The Pretoria High Court has upheld a complaint by activists that poor air quality in the coal belt is a breach of constitutional rights, giving the environment minister a year to enforce a clean air plan drawn up a decade ago. South Africa’s coal belt, east of the capital Pretoria and main city Johannesburg, is home to an estimated 3.6 million people as well as a dozen Eskom coal-fired power stations and some Sasol petrochemical plants. A spokesman for environment minister Barbara Creecy said she had noted the ruling by the court would study the judgment before releasing a statement.

Activists, scientists and doctors have argued that an epidemic of respiratory diseases in the area is a direct result of high levels of air pollution. The UN special rapporteur on human rights and the environment, David Boyd, made a submission in support of the case.

A 2019 study for the state-owned Council for Scientific and Industrial Research showed more than 5,000 South Africans die annually in the coal belt because the government has failed to fully enforce its own air quality standards, and that a quarter of households there have children with asthma. The High Court in the capital Pretoria said Creecy had a legal duty to make regulations that enforce the government plan for cleaner air, which was drawn up in 2012 but has yet to be implemented.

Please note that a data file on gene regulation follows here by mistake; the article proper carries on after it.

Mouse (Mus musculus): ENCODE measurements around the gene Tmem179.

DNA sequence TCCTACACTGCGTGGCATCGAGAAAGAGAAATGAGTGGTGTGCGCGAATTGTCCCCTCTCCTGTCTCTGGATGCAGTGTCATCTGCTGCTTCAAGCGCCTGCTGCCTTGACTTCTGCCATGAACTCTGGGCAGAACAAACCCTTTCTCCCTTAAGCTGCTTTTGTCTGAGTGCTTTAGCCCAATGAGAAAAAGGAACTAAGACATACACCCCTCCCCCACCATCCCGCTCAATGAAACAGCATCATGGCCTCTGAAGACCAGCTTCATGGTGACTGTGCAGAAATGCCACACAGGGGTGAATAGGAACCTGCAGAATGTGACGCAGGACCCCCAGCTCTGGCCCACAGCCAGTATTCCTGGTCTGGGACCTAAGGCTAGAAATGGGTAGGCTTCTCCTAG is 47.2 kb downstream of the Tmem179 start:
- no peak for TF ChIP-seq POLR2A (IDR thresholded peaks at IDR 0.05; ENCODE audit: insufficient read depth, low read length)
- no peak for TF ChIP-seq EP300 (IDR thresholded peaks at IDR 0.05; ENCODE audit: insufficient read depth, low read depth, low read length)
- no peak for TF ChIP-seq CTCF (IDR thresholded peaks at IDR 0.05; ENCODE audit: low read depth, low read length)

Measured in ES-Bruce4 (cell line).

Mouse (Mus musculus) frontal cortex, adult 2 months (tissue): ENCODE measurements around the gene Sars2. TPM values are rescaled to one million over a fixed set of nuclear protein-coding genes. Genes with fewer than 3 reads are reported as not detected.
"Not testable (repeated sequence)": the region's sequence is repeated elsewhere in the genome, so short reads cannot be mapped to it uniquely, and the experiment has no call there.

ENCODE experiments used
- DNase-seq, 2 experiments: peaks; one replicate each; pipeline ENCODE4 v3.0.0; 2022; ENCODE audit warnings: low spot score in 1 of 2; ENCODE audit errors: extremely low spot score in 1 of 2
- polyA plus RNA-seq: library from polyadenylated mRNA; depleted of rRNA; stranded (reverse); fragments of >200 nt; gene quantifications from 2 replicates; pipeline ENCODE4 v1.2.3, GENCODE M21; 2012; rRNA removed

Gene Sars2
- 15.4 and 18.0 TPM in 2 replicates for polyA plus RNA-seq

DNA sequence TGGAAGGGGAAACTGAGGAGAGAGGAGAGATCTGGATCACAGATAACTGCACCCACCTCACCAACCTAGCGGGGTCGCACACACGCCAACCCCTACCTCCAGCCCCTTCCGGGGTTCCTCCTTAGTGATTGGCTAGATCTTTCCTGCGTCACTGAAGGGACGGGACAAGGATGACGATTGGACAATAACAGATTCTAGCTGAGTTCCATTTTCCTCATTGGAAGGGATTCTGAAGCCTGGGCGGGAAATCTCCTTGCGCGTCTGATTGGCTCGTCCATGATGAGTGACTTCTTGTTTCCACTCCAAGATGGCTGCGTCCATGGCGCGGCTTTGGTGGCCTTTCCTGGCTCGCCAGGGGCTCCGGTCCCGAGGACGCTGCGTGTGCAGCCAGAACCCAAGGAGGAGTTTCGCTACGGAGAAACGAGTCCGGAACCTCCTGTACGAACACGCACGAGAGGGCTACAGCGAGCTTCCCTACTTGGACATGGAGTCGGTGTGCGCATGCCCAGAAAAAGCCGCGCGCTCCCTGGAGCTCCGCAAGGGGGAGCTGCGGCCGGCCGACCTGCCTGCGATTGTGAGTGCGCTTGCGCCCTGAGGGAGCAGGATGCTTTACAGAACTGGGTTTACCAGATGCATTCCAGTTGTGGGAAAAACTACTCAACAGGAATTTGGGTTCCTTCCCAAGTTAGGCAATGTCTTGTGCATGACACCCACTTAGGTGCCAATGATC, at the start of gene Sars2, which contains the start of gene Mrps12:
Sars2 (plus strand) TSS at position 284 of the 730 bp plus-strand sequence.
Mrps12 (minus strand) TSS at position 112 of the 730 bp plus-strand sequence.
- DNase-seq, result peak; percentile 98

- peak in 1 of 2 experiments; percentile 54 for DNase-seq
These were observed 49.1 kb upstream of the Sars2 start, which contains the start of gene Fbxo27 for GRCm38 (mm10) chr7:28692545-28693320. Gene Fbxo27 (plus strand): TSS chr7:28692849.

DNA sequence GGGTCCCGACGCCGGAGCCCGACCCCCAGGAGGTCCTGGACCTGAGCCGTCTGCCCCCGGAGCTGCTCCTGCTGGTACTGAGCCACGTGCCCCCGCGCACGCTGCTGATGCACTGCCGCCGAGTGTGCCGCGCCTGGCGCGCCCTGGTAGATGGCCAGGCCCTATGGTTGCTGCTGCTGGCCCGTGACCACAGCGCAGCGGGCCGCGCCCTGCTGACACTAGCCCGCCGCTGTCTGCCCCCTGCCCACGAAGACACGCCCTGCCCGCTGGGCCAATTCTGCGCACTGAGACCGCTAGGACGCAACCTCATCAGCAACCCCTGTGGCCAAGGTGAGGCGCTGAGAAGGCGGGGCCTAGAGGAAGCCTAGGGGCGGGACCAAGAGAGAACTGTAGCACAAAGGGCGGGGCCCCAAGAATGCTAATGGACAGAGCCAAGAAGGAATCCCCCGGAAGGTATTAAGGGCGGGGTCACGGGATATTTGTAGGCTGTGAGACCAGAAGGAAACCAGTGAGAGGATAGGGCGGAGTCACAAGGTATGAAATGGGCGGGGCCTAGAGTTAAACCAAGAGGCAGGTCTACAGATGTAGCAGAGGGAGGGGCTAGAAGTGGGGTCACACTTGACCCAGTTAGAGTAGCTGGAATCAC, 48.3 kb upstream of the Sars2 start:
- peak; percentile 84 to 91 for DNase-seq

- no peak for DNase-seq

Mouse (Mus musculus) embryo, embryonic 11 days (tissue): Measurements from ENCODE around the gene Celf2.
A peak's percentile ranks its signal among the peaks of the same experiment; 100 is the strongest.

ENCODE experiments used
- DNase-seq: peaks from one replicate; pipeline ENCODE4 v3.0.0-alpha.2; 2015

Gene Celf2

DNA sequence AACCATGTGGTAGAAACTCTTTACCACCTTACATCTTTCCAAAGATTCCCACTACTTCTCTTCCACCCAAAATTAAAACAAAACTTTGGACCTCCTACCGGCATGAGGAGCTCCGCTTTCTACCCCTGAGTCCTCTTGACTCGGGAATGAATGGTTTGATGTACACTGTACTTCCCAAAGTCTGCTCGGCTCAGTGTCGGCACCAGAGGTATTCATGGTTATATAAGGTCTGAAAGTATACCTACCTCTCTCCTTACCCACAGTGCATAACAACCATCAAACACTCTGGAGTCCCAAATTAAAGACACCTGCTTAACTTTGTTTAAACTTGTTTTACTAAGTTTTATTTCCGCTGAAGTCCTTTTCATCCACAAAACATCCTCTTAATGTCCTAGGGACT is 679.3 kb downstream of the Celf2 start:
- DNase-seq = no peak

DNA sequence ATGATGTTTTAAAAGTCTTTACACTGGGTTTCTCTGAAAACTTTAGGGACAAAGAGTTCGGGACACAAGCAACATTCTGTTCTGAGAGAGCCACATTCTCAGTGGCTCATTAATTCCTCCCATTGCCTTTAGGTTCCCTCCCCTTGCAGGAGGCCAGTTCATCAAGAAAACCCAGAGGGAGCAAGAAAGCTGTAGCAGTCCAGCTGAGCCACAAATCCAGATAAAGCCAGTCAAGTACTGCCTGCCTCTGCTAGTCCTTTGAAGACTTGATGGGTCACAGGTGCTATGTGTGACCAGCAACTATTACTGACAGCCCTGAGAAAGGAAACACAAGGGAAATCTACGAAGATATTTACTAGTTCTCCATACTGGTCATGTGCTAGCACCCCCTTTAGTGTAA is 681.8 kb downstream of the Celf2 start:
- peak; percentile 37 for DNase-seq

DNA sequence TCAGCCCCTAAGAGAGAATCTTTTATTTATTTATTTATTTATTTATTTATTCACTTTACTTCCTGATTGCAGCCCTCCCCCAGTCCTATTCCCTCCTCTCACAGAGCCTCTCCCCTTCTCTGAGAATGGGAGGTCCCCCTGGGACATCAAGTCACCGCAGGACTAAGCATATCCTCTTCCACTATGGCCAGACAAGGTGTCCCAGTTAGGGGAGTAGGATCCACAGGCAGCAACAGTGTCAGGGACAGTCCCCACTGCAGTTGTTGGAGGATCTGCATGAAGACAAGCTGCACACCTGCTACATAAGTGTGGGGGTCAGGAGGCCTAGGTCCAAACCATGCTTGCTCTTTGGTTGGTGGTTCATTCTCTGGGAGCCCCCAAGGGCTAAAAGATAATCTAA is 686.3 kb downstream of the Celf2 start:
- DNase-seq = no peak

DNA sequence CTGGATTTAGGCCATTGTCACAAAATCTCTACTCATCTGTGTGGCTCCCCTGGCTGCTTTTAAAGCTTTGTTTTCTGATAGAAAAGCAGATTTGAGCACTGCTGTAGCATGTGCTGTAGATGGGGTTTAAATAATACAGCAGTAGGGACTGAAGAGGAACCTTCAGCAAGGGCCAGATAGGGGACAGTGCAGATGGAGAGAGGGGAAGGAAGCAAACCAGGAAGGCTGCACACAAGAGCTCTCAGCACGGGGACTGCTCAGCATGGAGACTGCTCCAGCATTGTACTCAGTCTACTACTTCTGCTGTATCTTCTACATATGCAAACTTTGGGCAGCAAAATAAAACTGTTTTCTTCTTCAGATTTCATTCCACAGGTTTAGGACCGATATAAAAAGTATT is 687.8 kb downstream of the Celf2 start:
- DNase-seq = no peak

“The minister has unreasonably delayed in preparing and initiating regulations to give effect to the … plan,” the judgment said, adding: “The minister is directed, within 12 months of this order, to … prescribe regulations … and enforce (them).”

In her submission to the court, the minister had argued that while air pollution in the coal belt was indeed a problem, using the constitution to try to force the minister’s hand violated the separation of powers – an argument the court rejected. The court ruling will require the government to take tougher action against heavy polluters such as liquid fuel producer Sasol and state power company Eskom, which is drowning in debt and struggling to keep the lights on as it is.